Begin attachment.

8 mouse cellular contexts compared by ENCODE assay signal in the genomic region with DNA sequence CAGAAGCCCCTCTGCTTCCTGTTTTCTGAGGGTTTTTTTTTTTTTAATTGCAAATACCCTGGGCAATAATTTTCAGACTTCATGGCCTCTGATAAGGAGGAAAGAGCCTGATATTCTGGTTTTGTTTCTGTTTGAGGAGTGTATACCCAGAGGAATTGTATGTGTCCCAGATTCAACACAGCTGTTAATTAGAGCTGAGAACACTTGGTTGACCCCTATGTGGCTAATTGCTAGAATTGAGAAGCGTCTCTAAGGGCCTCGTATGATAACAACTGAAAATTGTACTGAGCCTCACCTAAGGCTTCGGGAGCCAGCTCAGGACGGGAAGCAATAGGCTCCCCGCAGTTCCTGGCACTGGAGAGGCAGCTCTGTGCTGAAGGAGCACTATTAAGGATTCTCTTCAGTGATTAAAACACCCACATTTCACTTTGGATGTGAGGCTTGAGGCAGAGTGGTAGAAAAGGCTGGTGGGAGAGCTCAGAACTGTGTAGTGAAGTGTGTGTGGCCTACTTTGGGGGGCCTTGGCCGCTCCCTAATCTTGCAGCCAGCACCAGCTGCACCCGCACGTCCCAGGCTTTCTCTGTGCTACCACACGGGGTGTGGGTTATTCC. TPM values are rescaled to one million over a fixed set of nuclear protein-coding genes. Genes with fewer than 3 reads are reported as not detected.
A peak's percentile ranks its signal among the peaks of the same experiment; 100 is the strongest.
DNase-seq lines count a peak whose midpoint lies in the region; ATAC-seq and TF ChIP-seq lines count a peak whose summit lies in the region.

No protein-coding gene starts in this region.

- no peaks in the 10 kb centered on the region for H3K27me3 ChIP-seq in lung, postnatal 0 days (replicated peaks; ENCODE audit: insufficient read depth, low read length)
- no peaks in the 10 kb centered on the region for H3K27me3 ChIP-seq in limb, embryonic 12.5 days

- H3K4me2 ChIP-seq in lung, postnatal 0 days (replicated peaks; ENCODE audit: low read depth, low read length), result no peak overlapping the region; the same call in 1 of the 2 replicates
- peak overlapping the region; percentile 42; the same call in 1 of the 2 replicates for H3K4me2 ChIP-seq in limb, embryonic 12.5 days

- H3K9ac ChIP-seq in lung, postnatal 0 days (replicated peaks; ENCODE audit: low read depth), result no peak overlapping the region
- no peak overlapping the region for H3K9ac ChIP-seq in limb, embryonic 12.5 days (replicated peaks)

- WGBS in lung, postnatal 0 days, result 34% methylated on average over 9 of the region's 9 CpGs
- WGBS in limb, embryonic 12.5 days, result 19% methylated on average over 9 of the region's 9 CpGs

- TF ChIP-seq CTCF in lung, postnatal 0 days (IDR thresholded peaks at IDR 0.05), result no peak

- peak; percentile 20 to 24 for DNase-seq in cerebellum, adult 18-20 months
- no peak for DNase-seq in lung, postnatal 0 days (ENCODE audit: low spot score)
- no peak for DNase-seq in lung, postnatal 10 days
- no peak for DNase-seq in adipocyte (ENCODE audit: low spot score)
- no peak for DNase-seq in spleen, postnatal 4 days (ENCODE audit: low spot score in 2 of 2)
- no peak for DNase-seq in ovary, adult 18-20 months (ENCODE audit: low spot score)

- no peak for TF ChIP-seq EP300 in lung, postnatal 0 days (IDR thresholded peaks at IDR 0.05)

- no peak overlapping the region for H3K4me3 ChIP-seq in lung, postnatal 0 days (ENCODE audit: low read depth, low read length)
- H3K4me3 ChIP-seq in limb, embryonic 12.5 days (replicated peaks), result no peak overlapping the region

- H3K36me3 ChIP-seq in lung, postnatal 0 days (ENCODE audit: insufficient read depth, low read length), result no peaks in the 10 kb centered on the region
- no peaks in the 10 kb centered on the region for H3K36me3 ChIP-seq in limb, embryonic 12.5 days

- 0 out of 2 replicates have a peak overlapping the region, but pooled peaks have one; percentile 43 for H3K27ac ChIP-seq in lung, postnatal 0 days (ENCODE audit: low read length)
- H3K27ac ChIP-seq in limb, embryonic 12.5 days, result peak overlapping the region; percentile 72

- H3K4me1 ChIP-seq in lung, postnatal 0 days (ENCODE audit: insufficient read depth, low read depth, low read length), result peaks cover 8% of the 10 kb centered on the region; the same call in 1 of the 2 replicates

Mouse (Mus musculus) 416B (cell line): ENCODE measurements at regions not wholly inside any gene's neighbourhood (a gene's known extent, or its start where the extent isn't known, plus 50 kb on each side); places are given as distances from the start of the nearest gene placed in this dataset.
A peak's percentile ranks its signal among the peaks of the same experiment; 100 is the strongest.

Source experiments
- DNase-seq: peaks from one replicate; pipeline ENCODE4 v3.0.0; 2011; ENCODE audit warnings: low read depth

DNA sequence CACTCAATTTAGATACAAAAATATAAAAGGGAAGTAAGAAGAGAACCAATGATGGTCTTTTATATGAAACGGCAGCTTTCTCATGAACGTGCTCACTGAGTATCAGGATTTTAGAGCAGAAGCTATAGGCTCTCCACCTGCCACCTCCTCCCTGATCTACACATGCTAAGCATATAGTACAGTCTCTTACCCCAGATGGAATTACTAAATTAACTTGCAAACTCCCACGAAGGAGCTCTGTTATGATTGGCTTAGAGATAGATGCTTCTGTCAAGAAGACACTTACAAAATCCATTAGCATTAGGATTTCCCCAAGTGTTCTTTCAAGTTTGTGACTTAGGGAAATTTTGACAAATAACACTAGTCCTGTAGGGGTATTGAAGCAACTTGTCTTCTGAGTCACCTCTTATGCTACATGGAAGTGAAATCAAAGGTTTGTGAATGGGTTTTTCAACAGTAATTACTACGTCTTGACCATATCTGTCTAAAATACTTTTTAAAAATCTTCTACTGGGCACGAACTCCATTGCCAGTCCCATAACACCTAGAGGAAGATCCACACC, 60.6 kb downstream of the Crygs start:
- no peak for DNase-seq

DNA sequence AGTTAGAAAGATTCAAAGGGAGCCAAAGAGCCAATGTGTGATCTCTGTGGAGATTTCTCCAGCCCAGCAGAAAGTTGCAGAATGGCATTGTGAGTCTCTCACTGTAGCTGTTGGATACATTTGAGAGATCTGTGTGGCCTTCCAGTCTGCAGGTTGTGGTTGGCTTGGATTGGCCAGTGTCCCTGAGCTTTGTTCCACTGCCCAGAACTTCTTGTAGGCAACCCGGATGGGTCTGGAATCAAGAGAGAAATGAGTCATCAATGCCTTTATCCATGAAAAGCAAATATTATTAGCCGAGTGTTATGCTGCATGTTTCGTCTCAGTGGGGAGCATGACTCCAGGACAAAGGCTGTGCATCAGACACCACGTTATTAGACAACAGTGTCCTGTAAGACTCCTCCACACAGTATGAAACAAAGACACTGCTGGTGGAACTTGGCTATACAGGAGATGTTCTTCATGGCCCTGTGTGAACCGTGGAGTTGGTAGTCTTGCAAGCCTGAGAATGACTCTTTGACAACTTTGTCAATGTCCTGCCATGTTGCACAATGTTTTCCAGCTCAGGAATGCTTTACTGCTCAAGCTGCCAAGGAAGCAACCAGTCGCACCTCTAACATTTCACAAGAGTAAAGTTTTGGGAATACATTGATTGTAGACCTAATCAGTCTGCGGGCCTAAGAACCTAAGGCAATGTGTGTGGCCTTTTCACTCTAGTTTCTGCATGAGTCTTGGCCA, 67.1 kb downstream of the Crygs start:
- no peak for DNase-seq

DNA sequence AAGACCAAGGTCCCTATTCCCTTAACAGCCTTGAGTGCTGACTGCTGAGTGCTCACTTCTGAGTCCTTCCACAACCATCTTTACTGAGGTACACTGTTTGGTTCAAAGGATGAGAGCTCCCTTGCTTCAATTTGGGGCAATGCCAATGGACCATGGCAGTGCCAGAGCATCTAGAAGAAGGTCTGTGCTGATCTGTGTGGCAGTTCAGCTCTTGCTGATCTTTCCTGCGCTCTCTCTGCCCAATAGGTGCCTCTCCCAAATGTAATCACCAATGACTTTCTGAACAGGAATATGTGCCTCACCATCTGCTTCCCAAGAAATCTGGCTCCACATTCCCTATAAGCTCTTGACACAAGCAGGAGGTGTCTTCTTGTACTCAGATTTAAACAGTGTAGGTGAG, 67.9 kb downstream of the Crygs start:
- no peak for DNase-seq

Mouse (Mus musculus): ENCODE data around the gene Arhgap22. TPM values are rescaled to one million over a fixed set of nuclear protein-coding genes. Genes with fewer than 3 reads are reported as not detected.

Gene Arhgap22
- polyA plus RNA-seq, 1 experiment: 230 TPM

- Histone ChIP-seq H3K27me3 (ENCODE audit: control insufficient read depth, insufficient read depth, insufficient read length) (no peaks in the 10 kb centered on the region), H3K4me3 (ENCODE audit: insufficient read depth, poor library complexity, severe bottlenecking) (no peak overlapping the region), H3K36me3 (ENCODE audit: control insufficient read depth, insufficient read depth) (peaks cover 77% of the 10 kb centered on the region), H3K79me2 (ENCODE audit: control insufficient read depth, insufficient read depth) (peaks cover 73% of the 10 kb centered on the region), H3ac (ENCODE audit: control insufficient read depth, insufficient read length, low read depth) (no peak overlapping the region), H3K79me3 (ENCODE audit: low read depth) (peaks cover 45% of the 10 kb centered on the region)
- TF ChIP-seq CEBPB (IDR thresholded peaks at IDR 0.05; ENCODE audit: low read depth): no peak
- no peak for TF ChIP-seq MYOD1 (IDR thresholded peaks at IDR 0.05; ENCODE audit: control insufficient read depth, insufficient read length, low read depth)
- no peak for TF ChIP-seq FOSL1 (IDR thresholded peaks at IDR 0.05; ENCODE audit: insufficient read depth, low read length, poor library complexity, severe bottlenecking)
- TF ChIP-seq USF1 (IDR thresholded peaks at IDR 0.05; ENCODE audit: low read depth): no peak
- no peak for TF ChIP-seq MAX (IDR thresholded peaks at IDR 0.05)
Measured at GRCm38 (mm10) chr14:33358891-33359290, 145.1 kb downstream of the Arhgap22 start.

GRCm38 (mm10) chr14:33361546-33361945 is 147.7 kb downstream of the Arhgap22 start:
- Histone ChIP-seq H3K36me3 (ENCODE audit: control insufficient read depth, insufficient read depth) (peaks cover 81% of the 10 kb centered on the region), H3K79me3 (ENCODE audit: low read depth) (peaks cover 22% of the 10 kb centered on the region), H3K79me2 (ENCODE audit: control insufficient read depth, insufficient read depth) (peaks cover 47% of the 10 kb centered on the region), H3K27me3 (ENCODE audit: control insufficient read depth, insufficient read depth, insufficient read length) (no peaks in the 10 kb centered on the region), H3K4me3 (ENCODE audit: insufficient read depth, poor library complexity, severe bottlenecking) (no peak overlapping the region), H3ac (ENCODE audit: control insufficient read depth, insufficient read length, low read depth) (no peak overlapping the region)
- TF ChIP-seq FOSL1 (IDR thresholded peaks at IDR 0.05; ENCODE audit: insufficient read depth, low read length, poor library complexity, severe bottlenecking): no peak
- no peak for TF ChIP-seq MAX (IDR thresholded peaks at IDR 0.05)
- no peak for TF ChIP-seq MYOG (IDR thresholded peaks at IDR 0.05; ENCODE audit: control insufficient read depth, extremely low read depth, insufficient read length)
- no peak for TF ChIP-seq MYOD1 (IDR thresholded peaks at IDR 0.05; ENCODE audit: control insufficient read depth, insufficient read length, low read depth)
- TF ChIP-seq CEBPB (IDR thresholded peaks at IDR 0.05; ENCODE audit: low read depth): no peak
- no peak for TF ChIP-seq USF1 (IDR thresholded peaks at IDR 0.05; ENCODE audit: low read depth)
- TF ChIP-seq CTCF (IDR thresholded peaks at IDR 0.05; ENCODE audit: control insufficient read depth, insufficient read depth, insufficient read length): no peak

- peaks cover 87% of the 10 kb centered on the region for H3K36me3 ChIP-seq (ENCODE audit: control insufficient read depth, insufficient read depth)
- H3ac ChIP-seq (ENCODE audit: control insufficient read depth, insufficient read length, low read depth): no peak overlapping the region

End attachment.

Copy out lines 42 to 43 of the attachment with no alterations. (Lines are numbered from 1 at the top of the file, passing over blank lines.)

- TF ChIP-seq CEBPB (IDR thresholded peaks at IDR 0.05; ENCODE audit: low read depth): no peak
- no peak for TF ChIP-seq MYOD1 (IDR thresholded peaks at IDR 0.05; ENCODE audit: control insufficient read depth, insufficient read length, low read depth)